This tracking is divided into two parts: anonymous visitors and known visitors. You can use browser fingerprinting to retarget anonymous visitors and convert them into subscribers.
Tracking gives you data on the various steps your subscribers follow until they make a purchase. You can leverage this data to highlight popular pages to relevant subscribers. For instance, you can use popups and highlight them in your email campaigns.
You also get clarity on your subscribers’ buying intent. Using contact tags in your segmentation, you can segment subscribers based on their buying intent and buying stages for better campaigns. For instance, if you see a subscriber returning to a particular product or page repeatedly, you can deduce that the subscriber is interested and has a strong purchase intent. Using this information, you can send out an automated email campaign about this product to speed up the process.
(3) Creating automation workflow for your subscribers
You have subscriber profile details, source details, and behavioral data. Now, you can get started with the basic automation workflow for your eCommerce subscribers. Ideally, the first three types of automation workflow you should be creating are:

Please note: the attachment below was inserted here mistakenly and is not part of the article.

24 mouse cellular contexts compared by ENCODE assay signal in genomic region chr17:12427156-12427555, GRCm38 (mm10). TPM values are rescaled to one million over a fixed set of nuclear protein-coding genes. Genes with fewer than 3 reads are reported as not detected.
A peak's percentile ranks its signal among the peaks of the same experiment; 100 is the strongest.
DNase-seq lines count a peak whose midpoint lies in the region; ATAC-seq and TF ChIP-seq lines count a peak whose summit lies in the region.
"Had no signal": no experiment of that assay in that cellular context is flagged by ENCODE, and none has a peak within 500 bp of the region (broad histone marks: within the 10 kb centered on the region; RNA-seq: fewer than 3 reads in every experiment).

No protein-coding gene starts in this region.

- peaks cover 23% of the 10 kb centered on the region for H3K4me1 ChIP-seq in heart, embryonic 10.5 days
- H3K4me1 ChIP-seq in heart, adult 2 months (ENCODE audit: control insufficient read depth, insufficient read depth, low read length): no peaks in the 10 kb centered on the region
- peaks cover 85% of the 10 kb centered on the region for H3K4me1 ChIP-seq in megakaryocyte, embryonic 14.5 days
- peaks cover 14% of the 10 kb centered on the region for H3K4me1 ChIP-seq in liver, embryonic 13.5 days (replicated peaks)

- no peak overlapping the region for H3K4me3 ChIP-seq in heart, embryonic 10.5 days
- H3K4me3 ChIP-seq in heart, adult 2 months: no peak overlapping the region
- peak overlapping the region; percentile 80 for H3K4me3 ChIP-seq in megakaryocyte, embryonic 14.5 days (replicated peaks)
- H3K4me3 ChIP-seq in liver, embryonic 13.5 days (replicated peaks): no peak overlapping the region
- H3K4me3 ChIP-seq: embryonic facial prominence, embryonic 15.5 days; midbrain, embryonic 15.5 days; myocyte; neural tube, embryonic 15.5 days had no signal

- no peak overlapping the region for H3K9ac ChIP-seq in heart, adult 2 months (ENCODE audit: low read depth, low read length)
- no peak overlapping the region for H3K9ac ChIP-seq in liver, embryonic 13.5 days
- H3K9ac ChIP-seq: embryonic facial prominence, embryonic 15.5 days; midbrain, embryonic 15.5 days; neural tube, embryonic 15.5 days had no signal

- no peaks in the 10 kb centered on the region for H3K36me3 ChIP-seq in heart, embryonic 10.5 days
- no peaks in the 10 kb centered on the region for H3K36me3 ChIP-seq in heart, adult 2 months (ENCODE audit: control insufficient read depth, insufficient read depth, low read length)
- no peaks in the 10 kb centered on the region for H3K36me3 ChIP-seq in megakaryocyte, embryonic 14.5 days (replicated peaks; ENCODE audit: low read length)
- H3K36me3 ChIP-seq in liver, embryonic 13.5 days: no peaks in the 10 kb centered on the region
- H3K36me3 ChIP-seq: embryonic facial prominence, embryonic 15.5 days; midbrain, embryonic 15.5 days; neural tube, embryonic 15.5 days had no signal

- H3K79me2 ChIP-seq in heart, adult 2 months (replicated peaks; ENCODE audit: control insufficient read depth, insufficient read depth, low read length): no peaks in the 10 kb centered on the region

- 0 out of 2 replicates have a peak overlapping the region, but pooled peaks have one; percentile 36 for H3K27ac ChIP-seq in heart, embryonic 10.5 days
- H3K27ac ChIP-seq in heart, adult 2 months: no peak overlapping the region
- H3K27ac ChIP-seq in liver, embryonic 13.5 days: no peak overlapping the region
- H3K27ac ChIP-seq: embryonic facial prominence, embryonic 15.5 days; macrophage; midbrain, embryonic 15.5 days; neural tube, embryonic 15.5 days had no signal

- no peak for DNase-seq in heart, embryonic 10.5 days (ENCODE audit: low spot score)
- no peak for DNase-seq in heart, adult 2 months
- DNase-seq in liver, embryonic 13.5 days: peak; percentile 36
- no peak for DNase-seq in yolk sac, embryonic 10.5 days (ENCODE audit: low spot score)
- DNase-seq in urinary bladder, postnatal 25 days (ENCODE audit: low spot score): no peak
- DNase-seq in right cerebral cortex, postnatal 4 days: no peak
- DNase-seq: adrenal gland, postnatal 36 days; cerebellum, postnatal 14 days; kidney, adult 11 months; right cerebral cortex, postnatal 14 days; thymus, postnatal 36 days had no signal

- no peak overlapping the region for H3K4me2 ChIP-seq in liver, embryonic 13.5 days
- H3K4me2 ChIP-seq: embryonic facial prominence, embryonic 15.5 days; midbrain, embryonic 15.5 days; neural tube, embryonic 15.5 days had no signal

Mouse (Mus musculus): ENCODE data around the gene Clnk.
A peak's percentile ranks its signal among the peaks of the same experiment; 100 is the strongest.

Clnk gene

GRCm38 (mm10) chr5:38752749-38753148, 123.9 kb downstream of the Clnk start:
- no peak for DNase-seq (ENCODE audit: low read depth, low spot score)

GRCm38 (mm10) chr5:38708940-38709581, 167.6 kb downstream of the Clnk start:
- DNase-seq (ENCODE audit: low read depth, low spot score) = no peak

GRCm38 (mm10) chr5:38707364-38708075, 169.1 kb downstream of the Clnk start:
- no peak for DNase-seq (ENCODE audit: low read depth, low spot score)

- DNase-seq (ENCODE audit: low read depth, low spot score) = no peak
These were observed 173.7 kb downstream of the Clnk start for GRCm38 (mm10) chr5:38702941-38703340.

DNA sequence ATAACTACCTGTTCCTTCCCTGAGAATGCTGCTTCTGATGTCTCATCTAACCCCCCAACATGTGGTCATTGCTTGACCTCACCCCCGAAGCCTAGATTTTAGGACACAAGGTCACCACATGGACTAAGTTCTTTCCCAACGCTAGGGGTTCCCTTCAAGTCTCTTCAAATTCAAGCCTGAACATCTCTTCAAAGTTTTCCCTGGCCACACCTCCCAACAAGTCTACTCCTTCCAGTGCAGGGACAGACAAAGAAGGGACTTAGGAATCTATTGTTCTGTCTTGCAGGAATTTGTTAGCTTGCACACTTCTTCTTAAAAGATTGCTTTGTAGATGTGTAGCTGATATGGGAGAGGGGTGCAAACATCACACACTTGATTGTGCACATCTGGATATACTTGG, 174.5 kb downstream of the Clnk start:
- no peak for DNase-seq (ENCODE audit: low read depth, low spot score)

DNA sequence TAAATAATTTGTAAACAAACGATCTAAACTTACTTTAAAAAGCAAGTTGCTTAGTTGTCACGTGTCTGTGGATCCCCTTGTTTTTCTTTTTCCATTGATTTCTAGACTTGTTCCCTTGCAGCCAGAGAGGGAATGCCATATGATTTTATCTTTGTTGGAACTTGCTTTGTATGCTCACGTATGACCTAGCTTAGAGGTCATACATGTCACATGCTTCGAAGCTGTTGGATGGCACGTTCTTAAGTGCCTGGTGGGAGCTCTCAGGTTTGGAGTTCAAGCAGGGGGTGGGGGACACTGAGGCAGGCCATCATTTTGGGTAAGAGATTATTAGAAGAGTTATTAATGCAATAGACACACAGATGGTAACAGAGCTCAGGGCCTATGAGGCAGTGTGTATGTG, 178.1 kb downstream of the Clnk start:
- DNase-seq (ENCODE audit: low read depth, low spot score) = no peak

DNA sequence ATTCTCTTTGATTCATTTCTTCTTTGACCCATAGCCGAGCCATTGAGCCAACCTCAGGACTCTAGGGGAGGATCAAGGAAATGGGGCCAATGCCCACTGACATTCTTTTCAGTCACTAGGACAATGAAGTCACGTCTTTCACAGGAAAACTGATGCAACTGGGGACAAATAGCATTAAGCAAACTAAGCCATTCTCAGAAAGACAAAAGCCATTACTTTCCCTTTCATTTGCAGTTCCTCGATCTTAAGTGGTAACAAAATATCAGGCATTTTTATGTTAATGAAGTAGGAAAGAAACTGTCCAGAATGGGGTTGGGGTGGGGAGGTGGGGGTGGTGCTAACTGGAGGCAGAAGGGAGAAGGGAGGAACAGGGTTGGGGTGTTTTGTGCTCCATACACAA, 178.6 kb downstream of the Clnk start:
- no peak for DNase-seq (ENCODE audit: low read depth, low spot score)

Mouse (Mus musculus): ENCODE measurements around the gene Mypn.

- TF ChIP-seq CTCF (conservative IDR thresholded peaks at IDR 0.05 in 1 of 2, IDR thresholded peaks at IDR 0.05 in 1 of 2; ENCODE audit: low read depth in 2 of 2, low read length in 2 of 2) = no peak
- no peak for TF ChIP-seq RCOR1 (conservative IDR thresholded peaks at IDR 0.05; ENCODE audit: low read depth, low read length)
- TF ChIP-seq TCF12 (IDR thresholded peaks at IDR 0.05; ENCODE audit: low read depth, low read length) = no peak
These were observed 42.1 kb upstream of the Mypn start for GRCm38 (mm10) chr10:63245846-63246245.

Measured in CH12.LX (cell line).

- Welcome workflow
- Cart abandonment workflow
- First purchase workflow
After a new prospect subscribes to your email newsletter campaigns, you must send a welcome email. It will kickstart a good experience for a new subscriber. Based on the details you have captured on your forms, you can create a multi-channel welcome series. For instance, look at the welcome automation workflow below.
A welcome series contains a welcome message and an overview or guide to help subscribers start their browsing. For instance, if you subscribe to Netflix, their second email in their welcome series will help you browse various categories on their platform. Setting up small milestones to achieve immediately helps subscribers get started faster. The first email contains only login details and a bold CTA to “start watching.” As you browse, the email sequence kickstarts. Below is their second email, or should I say, first of the engaging sequence: